Now a bit about what I see as the key differences between the PS3 and Wii controllers. As I’ve described, I expect that the PS3 controller can detect orientation (very well) and changes in position (with small errors that accumulate over time). Based on what I know about the Wii controller, it looks to provide the same sort of orientation detection, better position detection (using position relative to external sensors), and exact pointer control (using the sensor at the front of the controller). So, the question is “how will these differences affect potential gameplay?”

It should be immediately obvious that there will be some games that cannot be played using the PS3 controller instead of the Wii controller. The most obvious is anything that that requires pointing to items on screen. It should be fairly intuitive to point at something directly using the Wii controller, but I can’t see how it would be possible on the PS3. The Wii controller could be used to easily navigate onscreen menus by pointing at them, but you won’t be able to do this on the PS3. This could make quite a difference in RTS or RPG games.

Anything that requires robust absolute positioning will also be problematic on the PS3. Accelerometers generally don’t provide “clean” data, and without external calibration you can’t know where the device is relative to the screen. This limits some types of gameplay. For example, a Wii Nintendogs game could position a toy exactly where the controller is relative to the screen, but a similar game on the PS3 will not be able to do so.

Effect on the Industry

Now onto what this all means to the games industry. Sony have offered a way for game developers to experiment with “tilt and motion” sensitive games without sacrificing potential sales by limiting themselves to a single platform (namely, the Wii). Even though the feature set isn’t as good as the Wii controller, third parties may be able to port their games by making a few changes. For example, they could replace the pointer-style input for menu selection with a more traditional scheme using the analog stick or direction pad, or they could remove requirements for absolute positioning.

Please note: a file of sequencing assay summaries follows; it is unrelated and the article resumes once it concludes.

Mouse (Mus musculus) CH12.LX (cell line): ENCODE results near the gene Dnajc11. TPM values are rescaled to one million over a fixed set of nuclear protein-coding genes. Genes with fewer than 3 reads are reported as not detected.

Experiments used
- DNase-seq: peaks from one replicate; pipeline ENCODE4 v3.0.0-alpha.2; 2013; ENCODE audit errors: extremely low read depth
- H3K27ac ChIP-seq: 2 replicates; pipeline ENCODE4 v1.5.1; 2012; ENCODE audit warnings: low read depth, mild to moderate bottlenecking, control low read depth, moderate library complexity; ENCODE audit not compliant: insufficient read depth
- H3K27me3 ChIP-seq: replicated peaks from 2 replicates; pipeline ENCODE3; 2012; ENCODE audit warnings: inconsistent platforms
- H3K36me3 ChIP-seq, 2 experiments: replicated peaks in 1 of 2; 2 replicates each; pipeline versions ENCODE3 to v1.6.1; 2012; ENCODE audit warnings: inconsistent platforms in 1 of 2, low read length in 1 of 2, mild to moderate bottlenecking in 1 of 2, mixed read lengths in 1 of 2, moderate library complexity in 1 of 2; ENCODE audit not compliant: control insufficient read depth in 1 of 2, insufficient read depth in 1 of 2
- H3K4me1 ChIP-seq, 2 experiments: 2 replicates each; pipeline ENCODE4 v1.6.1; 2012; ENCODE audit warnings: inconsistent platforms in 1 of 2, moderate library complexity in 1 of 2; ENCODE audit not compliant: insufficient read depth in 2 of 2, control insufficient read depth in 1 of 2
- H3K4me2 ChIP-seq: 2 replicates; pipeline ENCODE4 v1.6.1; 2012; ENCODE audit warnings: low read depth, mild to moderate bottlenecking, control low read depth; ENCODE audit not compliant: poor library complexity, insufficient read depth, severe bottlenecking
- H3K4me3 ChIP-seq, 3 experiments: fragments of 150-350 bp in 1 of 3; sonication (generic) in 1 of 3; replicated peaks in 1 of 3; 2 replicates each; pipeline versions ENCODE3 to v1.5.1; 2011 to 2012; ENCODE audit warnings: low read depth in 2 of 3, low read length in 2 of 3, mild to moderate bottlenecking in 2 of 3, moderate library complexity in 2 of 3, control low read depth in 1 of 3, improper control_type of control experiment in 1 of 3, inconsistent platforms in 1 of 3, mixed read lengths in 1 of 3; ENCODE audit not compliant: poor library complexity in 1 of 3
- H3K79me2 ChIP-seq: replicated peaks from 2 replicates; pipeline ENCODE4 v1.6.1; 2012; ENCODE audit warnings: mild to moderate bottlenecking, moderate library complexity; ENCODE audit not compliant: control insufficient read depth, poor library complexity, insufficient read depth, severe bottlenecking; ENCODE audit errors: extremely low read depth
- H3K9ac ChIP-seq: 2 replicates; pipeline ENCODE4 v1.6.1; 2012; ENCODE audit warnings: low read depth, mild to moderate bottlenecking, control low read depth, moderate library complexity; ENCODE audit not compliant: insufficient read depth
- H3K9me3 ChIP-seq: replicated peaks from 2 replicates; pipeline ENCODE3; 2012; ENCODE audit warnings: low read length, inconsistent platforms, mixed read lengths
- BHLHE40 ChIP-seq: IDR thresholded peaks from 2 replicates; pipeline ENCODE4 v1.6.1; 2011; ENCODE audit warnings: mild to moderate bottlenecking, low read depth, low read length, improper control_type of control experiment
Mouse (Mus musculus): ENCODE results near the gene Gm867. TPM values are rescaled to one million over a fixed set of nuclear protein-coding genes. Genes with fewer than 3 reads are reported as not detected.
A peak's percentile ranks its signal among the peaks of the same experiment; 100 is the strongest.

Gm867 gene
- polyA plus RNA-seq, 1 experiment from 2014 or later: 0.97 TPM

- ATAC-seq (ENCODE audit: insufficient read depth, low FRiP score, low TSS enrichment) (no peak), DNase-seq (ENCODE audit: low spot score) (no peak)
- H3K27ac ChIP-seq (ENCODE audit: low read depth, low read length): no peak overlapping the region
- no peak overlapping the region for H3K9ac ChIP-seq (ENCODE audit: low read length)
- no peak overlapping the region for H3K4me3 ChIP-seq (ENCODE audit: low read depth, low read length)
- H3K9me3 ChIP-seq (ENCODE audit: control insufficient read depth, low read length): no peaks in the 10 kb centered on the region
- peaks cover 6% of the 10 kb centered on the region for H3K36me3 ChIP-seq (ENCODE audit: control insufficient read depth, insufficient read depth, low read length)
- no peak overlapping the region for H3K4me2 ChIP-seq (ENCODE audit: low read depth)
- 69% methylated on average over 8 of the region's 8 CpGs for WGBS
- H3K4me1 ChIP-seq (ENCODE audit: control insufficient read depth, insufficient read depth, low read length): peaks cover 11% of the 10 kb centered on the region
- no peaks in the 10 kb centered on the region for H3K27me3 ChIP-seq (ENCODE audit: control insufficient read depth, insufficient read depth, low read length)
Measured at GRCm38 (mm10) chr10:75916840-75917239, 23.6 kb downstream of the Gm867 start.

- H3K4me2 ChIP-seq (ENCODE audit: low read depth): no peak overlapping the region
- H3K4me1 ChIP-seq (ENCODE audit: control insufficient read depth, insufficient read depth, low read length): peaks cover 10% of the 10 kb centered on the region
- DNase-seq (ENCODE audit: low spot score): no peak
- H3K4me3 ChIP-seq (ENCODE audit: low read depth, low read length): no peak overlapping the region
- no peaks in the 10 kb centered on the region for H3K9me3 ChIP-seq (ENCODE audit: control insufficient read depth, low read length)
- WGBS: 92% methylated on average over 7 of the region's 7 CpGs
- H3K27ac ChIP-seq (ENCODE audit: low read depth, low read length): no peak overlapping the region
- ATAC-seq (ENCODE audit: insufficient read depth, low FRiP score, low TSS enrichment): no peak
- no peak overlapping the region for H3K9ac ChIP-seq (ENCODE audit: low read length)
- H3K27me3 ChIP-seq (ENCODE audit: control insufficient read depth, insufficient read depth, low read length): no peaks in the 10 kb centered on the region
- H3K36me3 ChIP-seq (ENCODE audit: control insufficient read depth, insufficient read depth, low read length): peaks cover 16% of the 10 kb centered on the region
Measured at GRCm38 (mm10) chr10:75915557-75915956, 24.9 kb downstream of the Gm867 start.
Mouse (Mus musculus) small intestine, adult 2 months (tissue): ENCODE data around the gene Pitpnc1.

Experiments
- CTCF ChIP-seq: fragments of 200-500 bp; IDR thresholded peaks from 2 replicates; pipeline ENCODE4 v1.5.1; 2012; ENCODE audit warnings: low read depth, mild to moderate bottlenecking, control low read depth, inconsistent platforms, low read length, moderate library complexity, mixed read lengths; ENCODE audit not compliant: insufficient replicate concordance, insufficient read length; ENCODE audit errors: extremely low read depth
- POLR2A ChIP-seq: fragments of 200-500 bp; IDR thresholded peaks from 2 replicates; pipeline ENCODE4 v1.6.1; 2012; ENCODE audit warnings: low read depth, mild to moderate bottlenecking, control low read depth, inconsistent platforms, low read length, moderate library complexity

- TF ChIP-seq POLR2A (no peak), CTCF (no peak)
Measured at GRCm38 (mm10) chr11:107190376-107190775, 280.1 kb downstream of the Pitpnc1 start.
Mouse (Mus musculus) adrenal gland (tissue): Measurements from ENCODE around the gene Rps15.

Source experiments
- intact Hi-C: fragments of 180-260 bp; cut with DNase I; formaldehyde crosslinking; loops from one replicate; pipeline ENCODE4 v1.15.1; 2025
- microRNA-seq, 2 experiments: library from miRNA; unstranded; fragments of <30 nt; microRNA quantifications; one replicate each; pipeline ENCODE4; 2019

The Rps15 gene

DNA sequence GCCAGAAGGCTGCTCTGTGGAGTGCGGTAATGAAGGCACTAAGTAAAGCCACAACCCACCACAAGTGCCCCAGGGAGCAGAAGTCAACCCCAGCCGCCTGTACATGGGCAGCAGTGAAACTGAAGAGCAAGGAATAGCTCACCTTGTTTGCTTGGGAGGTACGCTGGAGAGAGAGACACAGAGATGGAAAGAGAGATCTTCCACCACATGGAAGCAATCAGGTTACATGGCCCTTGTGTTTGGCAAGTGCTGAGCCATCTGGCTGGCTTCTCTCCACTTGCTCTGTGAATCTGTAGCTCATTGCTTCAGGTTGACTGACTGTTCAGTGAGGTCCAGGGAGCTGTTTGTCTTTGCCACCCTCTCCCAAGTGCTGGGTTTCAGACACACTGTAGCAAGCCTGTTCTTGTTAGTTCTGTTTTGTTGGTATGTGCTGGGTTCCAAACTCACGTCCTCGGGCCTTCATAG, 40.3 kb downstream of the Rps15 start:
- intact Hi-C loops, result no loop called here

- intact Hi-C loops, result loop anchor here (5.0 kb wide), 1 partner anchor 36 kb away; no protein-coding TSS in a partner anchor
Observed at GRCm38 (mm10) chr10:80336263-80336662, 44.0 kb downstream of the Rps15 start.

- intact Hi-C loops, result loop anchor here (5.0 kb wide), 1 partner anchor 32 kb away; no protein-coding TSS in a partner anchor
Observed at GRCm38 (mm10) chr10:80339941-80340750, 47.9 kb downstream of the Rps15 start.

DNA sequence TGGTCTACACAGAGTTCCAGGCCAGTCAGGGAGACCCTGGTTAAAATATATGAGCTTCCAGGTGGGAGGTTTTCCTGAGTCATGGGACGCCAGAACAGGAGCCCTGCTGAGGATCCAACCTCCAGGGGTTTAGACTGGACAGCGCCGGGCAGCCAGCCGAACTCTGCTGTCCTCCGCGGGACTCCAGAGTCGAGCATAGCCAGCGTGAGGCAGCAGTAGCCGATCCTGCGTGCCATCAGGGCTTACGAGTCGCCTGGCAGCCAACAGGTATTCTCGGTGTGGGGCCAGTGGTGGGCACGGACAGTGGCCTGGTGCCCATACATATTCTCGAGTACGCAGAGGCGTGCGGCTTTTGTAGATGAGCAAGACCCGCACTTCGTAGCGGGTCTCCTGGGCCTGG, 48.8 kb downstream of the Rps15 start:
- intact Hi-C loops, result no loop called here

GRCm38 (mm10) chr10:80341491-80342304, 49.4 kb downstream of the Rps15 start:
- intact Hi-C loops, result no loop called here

It could all come down to developing for the lowest common denominator. In the current generation, many games were developed with the PS2 in mind because it was the least powerful and any PS2 game could easily be ported to the XBOX or Gamecube. Sony’s PS3 controller could represent a lowest common denominator for motion sensors, and this could have bad consequences. Here are a few possible negative ramifications on the major players:

  • Worse case for Nintendo: Third party Wii games tend not to utilise the Wii controller fully and they just look like the PS3 versions with worse graphics.
  • Worse case for Microsoft: Microsoft is now the only controller without basic motion sensors and people opt for the PS3 versions of games.
  • Worse case for Sony: Like the analog buttons on the Dual Shock 2, the motion sensor is not used much since games are developed with the Xbox360 controller in mind as well.

I suppose decribing these as the worst cases is a bit of a stretch. None of these scenarios is absolutely abysmal for any company: People may buy Wii for the first party games or because it is inexpensive, Microsoft could release a “Controller M” (for motion!), and Sony just end up paying for under-utilised features (it’s a decent gamble). I guess we’ll have to wait and see what happens. It could turn out to be a useless gimmick (like the PS2 analog buttons and the Dreamcast VMU) or it could help Sony maintain their position as market leader.